Subtitle: Examining the role of social experiences during residential treatment and links with post-treatment relapse
Publication Date:
Author(s): Kyler S. Knapp, Timothy R. Brick, Scott C. Bunce, Erin Deneke, H. Harrington Cleveland
Publisher: Elsevier Limited
Publication Type: Academic Journal Article
Journal Title: Addictive Behaviors
Volume: 119
Abstract:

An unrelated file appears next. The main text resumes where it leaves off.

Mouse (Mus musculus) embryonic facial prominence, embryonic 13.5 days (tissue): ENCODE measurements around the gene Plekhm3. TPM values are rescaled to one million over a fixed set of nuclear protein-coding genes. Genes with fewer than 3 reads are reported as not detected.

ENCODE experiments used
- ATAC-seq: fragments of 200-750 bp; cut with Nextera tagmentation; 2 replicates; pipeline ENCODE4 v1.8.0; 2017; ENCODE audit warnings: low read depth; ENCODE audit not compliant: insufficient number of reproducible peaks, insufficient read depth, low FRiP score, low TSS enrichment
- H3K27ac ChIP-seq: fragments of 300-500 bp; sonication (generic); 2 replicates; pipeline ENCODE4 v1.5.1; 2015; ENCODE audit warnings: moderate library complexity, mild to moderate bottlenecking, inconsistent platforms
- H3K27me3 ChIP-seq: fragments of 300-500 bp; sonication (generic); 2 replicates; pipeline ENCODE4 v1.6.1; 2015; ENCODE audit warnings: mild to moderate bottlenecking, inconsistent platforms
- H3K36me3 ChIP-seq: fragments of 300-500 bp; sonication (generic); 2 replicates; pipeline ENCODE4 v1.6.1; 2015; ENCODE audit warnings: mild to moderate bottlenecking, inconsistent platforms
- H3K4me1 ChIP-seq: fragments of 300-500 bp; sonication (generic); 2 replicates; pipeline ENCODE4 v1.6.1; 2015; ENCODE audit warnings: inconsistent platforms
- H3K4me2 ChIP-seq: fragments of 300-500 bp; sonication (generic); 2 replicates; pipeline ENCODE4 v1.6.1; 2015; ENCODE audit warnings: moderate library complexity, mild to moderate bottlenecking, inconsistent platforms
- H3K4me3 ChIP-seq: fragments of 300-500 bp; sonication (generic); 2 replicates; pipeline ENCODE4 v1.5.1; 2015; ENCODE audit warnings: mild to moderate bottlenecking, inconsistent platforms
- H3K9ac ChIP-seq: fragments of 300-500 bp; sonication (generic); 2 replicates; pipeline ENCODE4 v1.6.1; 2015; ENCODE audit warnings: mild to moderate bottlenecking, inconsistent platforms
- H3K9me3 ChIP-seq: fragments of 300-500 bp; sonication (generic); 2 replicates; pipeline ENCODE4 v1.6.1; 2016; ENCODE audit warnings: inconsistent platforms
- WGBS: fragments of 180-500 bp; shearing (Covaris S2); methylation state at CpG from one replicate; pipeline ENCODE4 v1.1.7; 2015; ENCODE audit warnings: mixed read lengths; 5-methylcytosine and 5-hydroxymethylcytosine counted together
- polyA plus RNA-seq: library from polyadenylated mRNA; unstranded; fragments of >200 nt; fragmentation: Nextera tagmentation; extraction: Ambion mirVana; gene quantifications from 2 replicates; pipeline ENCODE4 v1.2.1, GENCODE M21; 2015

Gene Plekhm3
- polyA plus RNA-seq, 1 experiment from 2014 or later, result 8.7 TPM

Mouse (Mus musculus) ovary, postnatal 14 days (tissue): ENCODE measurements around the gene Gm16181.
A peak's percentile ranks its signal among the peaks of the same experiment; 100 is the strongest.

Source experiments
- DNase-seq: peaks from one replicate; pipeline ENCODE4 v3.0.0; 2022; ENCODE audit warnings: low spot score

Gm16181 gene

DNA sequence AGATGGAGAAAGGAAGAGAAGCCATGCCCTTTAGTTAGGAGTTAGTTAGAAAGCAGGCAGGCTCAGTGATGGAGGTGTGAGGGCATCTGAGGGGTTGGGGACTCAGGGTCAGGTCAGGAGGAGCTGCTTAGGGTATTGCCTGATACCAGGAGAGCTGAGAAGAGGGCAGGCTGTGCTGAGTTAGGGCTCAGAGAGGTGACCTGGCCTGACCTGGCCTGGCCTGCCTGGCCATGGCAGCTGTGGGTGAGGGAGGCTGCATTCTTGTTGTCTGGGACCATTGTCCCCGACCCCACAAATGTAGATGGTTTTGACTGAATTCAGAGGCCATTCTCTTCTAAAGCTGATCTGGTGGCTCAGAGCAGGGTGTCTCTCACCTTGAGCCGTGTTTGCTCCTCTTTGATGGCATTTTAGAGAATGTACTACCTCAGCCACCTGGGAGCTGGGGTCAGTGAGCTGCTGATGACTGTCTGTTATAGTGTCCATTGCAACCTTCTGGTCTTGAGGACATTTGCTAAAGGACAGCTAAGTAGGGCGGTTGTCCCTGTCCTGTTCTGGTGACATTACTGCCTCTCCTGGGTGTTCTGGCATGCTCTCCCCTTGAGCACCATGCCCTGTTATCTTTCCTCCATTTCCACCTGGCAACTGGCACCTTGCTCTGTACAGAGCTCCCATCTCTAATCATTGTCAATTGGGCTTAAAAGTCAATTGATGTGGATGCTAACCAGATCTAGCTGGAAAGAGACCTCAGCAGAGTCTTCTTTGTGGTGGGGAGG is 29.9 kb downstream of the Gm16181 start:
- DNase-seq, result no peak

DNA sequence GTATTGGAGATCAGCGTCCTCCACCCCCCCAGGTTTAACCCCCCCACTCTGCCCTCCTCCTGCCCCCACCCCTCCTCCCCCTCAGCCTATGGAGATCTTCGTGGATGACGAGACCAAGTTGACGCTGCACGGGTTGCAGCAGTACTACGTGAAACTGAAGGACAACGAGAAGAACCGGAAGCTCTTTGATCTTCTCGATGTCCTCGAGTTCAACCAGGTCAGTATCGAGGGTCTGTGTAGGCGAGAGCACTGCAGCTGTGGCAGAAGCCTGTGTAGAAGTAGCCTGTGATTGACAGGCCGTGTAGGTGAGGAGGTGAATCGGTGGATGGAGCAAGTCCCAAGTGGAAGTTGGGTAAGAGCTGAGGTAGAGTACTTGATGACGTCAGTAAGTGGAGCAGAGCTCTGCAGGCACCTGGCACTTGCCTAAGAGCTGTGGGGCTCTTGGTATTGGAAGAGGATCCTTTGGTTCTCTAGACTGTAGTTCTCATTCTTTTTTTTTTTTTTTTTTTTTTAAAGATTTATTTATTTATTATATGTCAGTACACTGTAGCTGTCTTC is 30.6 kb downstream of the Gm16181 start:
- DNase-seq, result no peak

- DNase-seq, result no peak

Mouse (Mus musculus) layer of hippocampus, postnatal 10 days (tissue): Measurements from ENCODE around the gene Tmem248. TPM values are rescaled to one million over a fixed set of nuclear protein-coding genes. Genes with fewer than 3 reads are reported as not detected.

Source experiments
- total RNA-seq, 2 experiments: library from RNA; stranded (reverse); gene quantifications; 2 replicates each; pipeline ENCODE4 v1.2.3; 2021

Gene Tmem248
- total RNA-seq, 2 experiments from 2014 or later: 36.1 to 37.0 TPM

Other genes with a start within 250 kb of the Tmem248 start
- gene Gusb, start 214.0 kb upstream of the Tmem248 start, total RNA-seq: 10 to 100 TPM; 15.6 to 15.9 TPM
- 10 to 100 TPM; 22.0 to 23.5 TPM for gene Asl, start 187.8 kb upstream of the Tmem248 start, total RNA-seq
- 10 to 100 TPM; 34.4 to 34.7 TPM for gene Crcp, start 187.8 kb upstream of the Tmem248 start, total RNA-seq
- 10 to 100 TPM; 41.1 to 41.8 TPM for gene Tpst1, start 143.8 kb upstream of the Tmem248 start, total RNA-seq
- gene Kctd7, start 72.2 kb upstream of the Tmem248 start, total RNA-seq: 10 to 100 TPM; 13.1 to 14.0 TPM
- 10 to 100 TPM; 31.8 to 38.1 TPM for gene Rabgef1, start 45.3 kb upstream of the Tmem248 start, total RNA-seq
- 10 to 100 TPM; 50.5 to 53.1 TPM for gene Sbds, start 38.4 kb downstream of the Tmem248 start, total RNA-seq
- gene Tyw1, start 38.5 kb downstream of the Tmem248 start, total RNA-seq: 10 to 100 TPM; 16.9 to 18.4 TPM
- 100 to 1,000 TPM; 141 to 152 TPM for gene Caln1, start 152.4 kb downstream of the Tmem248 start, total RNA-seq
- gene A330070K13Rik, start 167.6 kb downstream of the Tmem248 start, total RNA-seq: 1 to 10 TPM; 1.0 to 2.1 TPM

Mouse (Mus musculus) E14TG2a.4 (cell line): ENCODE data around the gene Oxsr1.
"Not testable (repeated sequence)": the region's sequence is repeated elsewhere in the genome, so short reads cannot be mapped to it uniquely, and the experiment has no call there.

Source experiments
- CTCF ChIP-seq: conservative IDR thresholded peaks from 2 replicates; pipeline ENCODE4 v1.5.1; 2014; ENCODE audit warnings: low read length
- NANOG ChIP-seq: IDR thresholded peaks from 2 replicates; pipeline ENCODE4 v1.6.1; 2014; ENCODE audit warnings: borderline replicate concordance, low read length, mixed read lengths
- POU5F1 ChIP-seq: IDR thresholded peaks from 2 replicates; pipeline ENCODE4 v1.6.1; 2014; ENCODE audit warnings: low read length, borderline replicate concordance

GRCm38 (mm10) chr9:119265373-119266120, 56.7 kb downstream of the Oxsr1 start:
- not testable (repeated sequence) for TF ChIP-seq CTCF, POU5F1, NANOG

Background: A sense of meaningfulness is an important initial indicator of the successful treatment of addiction, and supports the larger recovery process. Most studies address meaningfulness as a static trait, and do not assess the extent to which meaningfulness might vary within an individual, or how it may vary in response to daily life events such as social experiences. Methods: Ecological momentary assessment (EMA) was used to: 1) examine the amount of within-person variability in meaningfulness among patients in residential treatment for prescription opioid use disorder; 2) determine whether that variability was related to positive or negative social experiences on a daily basis; and 3) assess whether those day-to-day relationships were related to relapse at four months post-treatment. Participants (N = 73, 77% male, Mage = 30.10, Range = 19–61) completed smartphone-based assessments four times per day for 12 days. Associations among social experiences, meaningfulness, and relapse were examined using multilevel modeling. Results: Between-person variability accounted for 52% (95% CI = 0.35, 0.67) of variance in end-of-day meaningfulness. End-of-day meaningfulness was higher on days when participants reported more positive social experiences (β = 1.17, SE = 0.33, p < .05, ΔR2 = 0.041). On average, participants who relapsed within four months post-residential treatment exhibited greater within-day reactivity to negative social experiences (β = −1.89, SE = 0.88, p < .05, ΔR2 = 0.024) during treatment than participants who remained abstinent. Conclusion: Individual differences in maintaining meaningfulness day by day when faced with negative social experiences may contribute to the risk of relapse in the early months following residential treatment.